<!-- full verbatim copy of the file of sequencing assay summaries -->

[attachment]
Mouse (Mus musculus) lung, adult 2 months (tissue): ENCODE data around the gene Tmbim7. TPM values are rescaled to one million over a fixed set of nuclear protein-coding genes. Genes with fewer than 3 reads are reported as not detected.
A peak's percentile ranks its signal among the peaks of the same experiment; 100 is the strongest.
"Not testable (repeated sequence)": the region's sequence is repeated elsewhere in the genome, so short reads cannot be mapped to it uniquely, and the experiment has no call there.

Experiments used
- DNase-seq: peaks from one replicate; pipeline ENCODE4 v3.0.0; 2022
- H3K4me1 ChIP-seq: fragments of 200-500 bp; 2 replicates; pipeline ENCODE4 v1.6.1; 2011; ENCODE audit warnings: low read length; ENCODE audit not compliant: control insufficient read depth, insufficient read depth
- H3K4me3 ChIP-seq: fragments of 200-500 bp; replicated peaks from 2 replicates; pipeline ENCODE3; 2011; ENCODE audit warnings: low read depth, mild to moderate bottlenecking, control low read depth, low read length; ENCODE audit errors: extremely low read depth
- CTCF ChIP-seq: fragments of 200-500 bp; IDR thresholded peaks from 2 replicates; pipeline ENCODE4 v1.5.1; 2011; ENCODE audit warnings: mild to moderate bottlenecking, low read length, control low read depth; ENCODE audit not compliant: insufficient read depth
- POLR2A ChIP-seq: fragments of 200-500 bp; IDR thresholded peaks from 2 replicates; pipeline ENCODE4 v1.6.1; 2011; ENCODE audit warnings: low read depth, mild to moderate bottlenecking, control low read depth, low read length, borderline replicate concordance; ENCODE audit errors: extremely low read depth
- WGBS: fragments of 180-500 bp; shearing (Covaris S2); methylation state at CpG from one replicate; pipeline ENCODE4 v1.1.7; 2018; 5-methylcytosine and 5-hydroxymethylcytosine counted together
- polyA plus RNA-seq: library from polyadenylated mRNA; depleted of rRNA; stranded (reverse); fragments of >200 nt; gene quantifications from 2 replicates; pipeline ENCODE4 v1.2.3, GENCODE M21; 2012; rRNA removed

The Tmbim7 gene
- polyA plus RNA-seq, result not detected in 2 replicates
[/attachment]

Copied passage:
Mouse (Mus musculus) lung, adult 2 months (tissue): ENCODE data around the gene Tmbim7. TPM values are rescaled to one million over a fixed set of nuclear protein-coding genes. Genes with fewer than 3 reads are reported as not detected.
A peak's percentile ranks its signal among the peaks of the same experiment; 100 is the strongest.
"Not testable (repeated sequence)": the region's sequence is repeated elsewhere in the genome, so short reads cannot be mapped to it uniquely, and the experiment has no call there.

Experiments used
- DNase-seq: peaks from one replicate; pipeline ENCODE4 v3.0.0; 2022
- H3K4me1 ChIP-seq: fragments of 200-500 bp; 2 replicates; pipeline ENCODE4 v1.6.1; 2011; ENCODE audit warnings: low read length; ENCODE audit not compliant: control insufficient read depth, insufficient read depth
- H3K4me3 ChIP-seq: fragments of 200-500 bp; replicated peaks from 2 replicates; pipeline ENCODE3; 2011; ENCODE audit warnings: low read depth, mild to moderate bottlenecking, control low read depth, low read length; ENCODE audit errors: extremely low read depth
- CTCF ChIP-seq: fragments of 200-500 bp; IDR thresholded peaks from 2 replicates; pipeline ENCODE4 v1.5.1; 2011; ENCODE audit warnings: mild to moderate bottlenecking, low read length, control low read depth; ENCODE audit not compliant: insufficient read depth
- POLR2A ChIP-seq: fragments of 200-500 bp; IDR thresholded peaks from 2 replicates; pipeline ENCODE4 v1.6.1; 2011; ENCODE audit warnings: low read depth, mild to moderate bottlenecking, control low read depth, low read length, borderline replicate concordance; ENCODE audit errors: extremely low read depth
- WGBS: fragments of 180-500 bp; shearing (Covaris S2); methylation state at CpG from one replicate; pipeline ENCODE4 v1.1.7; 2018; 5-methylcytosine and 5-hydroxymethylcytosine counted together
- polyA plus RNA-seq: library from polyadenylated mRNA; depleted of rRNA; stranded (reverse); fragments of >200 nt; gene quantifications from 2 replicates; pipeline ENCODE4 v1.2.3, GENCODE M21; 2012; rRNA removed

The Tmbim7 gene
- polyA plus RNA-seq, result not detected in 2 replicates